be seriously and frankly answered. Let the
lay critic as seriously consider the whole
situation and do justice to the case. Readers
will bear in mind that some of the following
paragraphs deal more particularly with the
situation among African, Polynesian, and other
races just emerging out of semi-barbarism,
while others apply to conditions which exist
among the settled Asiatic races.

The late Miss Mary Kingsley — what piquant
travel books about West Africa she has left
us ! — said that " the missionary-made man is
the curse of the coast." ^ In India and the Far
East we are not allowed to forget the "rice
Christians" whose change of creed has in it
the hope of better wages. There are very

1 Travels iti West Africa.

H "3



114 The Challenge to Missions

many among the lay community — numbers of
them personally Christians — who declare that
missions only upset and spoil the native, that
they prefer the raw heathen or natural coolie to
the mission "boy," the "red" to the "School"
Kaffir. And they have come across cases
sufficient to give them reason for what they
say.

Granted that too often these summary
verdicts are the result of light gossip among
unfriendly or easy men of the world, that
frequently they are second-hand and not drawn
from personal knowledge, mere echoes which
resound through treaty ports and foreign settle-
ments and are caught up by the casual visitor.
Something has to be discounted from the
opinion when it comes from a certain class of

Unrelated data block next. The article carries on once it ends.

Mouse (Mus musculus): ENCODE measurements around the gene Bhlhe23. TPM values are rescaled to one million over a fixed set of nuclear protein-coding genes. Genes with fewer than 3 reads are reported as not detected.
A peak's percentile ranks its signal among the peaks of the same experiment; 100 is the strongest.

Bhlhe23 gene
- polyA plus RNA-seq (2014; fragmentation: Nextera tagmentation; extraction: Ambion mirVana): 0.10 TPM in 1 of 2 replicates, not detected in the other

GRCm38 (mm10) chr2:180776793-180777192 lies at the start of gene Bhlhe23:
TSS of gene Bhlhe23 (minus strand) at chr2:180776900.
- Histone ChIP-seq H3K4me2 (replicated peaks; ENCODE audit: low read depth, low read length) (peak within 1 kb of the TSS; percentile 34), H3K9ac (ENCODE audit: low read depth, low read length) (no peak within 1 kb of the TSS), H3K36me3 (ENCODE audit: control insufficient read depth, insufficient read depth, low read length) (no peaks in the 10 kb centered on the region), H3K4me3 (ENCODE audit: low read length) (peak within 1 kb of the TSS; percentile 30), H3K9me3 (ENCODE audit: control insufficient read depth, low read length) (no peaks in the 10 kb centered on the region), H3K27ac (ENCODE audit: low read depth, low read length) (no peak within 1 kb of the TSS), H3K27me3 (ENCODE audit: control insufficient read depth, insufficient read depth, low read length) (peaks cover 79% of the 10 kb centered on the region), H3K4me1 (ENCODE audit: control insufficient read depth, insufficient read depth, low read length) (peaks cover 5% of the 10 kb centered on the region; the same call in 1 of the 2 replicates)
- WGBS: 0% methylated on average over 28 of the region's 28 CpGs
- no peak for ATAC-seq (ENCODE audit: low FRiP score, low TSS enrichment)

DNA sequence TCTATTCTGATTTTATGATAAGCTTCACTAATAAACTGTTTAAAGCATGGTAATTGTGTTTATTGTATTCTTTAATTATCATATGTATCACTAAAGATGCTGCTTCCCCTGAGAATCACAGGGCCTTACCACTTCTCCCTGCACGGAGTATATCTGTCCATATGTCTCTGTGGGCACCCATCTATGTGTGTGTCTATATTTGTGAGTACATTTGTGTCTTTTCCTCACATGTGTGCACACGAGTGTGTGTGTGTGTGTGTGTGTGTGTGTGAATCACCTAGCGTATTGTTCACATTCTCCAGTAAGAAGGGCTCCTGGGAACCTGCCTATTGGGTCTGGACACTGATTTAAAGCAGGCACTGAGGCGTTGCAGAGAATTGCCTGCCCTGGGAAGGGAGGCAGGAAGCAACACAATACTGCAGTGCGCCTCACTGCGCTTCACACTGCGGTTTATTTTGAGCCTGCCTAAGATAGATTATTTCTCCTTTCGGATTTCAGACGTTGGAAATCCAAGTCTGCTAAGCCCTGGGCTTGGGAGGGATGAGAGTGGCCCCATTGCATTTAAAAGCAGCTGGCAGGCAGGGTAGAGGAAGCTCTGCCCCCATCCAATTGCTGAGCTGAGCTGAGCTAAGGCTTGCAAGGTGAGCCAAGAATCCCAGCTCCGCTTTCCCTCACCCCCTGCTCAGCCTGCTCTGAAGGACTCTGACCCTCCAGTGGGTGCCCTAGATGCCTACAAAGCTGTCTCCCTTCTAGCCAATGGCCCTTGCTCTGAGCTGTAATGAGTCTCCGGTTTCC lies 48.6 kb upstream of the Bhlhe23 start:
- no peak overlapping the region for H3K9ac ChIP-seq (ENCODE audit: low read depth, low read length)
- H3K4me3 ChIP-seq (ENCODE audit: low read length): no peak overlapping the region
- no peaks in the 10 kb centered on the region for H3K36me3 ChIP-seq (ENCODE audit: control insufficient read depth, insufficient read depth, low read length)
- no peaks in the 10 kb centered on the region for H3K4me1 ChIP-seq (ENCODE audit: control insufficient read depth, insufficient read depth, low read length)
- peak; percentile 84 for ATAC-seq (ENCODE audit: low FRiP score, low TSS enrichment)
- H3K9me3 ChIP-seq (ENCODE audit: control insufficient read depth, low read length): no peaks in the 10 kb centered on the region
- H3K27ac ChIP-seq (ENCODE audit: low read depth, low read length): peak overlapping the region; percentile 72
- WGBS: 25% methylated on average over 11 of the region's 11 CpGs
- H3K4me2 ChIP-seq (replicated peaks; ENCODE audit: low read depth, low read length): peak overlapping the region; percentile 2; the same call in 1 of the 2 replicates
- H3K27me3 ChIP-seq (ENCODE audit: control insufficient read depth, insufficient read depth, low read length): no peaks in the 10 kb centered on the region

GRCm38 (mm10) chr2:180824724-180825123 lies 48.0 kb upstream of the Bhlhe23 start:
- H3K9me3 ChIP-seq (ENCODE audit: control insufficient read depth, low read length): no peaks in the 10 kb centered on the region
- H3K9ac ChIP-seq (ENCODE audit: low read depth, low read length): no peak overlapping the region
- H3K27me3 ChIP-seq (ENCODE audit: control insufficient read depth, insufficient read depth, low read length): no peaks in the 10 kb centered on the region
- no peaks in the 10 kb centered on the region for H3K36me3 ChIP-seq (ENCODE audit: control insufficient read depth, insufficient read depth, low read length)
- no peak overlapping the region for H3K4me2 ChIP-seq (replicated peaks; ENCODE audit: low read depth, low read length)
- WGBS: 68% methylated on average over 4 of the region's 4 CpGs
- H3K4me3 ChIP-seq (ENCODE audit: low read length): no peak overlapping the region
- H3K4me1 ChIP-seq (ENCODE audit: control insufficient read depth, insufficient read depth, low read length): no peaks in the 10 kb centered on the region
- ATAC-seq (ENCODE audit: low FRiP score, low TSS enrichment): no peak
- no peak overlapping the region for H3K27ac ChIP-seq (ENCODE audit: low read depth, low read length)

European and American residents, who either
(i) have little serious interest in religion and
a traditional prejudice against missions, or (2)
show a contempt for the " blacks " which warps
their estimate of work among "niggers," or
(3) lead a gay or money-hunting life which
requires that the native be "kept in his place"
as a feeder for their pleasure or for their speedy
enrichment.

Yet this only explains a portion of the
criticism, much of which is offered in good
faith by men of credit.



**The Mission-made Man" 115

The scandal is caused by two classes of
natives who carry the mission brand.

(i) Some who have been educated at the
mission school or college swell with vanity or
independence, and are perhaps foolish enough
to think themselves too good for menial labour.
Without being bad, they alienate the sympathies
of the white employer.

(2) There are others who have been educated
without being morally touched. When they
have got the education they want, they scale